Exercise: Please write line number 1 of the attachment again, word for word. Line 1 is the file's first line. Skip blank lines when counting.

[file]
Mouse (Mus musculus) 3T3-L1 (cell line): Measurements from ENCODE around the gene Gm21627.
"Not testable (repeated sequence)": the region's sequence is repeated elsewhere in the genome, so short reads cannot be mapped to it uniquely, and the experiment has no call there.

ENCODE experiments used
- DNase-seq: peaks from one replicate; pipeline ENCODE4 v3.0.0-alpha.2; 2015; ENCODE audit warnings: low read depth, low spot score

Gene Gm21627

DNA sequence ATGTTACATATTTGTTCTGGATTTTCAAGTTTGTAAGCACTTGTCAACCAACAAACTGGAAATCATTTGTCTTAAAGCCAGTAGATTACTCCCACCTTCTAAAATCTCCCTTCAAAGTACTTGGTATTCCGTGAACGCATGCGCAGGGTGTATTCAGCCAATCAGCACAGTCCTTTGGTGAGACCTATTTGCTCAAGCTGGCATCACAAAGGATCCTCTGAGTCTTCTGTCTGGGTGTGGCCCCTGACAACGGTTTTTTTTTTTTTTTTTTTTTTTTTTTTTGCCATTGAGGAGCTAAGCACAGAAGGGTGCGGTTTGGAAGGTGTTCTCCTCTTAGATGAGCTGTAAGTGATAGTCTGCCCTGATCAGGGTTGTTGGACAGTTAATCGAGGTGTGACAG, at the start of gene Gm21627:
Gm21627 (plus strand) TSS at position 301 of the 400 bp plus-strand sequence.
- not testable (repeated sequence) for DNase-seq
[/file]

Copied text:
Mouse (Mus musculus) 3T3-L1 (cell line): Measurements from ENCODE around the gene Gm21627.